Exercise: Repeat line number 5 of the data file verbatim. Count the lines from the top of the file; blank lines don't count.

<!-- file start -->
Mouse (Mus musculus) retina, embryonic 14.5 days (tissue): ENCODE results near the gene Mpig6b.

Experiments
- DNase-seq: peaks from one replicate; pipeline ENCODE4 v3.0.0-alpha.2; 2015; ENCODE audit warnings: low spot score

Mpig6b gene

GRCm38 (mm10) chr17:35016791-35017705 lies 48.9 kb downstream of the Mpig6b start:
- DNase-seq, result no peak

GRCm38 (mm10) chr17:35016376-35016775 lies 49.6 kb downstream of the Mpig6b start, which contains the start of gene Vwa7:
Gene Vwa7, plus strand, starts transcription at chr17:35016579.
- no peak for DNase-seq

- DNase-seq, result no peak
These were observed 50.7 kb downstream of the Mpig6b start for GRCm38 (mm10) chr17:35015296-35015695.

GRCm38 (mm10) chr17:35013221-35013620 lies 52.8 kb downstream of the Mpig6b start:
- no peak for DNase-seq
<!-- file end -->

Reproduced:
GRCm38 (mm10) chr17:35016791-35017705 lies 48.9 kb downstream of the Mpig6b start: